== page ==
London City Airport has refused to hold public meetings to inform people of the changes it is proposing to its flight paths in its current consultation.  It confirmed to the campaign group HACAN East that it did not intend to hold any meetings.

The Airport is proposing to concentrate aircraft using the airport into much narrower corridors than they use at present (1).  Residents in those areas have not been informed of what is planned.  There has been no door-to-door leafleting.  Areas in the firing line include Bow, Leytonstone, Wanstead, Dagenham and Hornchurch north of the river.  In South London Catford, Dulwich, Brixton, Stockwell and Vauxhall look like being the worst affected.

John Stewart, who chairs HACAN East, said, “There have been big protests recently in villages around Gatwick and in the Home County towns of Ascot and Sunningdale about new flight paths that Gatwick and Heathrow airports have been trialling.  But at least they were only experiments and, in their final plans, both airports are committed to give their residents some respite from the noise.  City Airport, by contrast, is concentrating all its flights over particular areas.  And, to rub salt into the wounds, are not telling residents what’s in store for them.  London City wouldn’t get away with this in Ascot.”

Stewart added, “London City is being disingenuous when it argues that the routes are not changes significantly.  They most certainly are for the people who will get all the planes.”

The consultation started on the 4th September and end on the 27th November.

ENDS

 Notes for editors:

 (1). The key consultation document is http://www.londoncityairport.com/content/pdf/LCY-LAMP-Consultation-Document.pdf .  The maps are indistinct but the main ones to look at are on:

Page 22.  which shows how places like Bow, Leytonstone, Wansted and Colliers Row would be impacted by take-offs on the days the west wind blows (about 75% of the time in a typical year)

Page 23 which shows how places like Dagenham and Hornchurch would be affected by take-offs when an east wind is blowing

Page 33 which shows how places like Catford, Dulwich, Brixton, Stockwell and Vauxhall will be affected by landings during an east wind

For further information:

John Stewart on 0207 737 6641 or 07957385650

 

CAMPAIGNERS CALL ON CAA TO SUSPEND CONSULTATION ON CITY AIRPORT FLIGHT PATHS

Campaign group HACAN East has written to the Civil Aviation Authority to ask it to suspend the current consultation being carried out by London City Airport into flight path changes in East London (2).  HACAN East argues that the tens of thousands of residents who are in line to get more planes if the flight path changes go ahead are not being told about them.  London City is proposing to concentrate the flights taking off from the airport in a narrow corridor.  Areas directly under the favored flight path will be Bow, Hackney Wick, Leyton Midland Road, Leytonstone, Barkingside and Colliers Row.   City Airport is currently consulting on the proposed changes but is not leafleting the areas that will be worst affected (1).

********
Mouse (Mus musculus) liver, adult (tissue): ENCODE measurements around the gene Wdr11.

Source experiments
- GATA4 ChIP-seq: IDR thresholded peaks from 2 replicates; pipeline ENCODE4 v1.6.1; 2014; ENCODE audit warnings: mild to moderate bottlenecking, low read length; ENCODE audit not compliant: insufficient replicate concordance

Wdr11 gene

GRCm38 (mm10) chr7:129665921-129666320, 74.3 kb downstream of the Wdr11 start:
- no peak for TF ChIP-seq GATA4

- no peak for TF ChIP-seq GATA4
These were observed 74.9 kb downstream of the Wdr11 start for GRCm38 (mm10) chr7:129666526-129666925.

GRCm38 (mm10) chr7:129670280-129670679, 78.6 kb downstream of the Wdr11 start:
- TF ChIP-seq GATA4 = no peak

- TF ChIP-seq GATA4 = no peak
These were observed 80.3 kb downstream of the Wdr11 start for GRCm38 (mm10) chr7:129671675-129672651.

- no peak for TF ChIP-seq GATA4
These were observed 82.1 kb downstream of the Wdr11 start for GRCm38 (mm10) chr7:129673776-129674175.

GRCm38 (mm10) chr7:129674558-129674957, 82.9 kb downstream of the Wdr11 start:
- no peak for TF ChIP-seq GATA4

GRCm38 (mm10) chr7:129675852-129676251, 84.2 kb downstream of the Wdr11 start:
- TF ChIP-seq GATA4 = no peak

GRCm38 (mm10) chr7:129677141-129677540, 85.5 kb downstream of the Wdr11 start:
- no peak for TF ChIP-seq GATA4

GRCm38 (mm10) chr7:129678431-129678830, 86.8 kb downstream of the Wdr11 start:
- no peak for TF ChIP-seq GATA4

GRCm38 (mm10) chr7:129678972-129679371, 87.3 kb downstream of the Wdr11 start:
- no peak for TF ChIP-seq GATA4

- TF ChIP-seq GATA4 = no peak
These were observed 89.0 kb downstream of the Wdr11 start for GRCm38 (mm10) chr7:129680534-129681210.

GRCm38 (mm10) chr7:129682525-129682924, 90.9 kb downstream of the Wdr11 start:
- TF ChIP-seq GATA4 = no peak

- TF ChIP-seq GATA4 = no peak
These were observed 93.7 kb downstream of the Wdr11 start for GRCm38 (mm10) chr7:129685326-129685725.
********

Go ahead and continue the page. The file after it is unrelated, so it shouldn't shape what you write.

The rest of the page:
The changes are part of a wider reorganization of the airspace across London and the South East which is been overseen by the Civil Aviation Authority (CAA).  New computer technology can now guide aircraft much more accurately when they are landing and taking off.  It gives airports the option of varying the routes the planes use in order to give all residents some respite from the noise or of concentrating all the planes on one route.  London City has chosen to concentrate the aircraft.

HACAN East chair John Stewart said, “Quite simply, London City is creating a noise ghetto.  No wonder they are afraid to spell out to the residents what is in store for them. Nobody is telling the residents what will be in store for them.”

Stewart added, “We have written an official letter to the CAA, which oversees the consultation, calling for it to be suspended.

 ENDS

 Notes for Editors:

(1). The consultation documents can be found at http://www.londoncityairport.com/londonairspacemanagement.   It started on 4th September and runs until 27th November 2014.  Responses to the consultation should be emailed to lamp@londoncityairport.com

(2). Letter to the CAA

Dear Sir/Madam,

 I am writing to you to express our concerns about the shortcomings in the current LAMP consultation being carried out by London City Airport.

 We believe they are serious.  The consultation makes it clear that the future flight paths will be concentrated over particular areas yet there is no guarantee in this consultation that the residents who will be impacted will be made aware of this fact and offered the opportunity to respond.

 London City identifies the key stakeholders who are being consulted as “The London City Airport Consultative Committee (ACC) which includes representatives of Local Authorities, community representatives and other organisations that have expressed an interest in the activities of the airport; members of the National Air Traffic Management Committee (NATMAC) which includes representatives of all types of airspace users; airlines that operate from London City Airport”.

 As far as we are aware neither the consultative committee nor the local authorities have plans for a door-to-door leaflet drop to the tens of thousands of residents who will find themselves living under the concentrated flight paths.  We are not even certain it is their job to do so.  It is probably the role of the airport.  We are also not aware of any public meetings being organized in the affected areas.  For example, we believe parts of Leytonstone will be badly affected.  Who has told the residents?

 If your powers allow you to do so, we would urge you to order all stakeholders to be fully consulted during this consultation or to suspend it and require a fresh consultation to take place.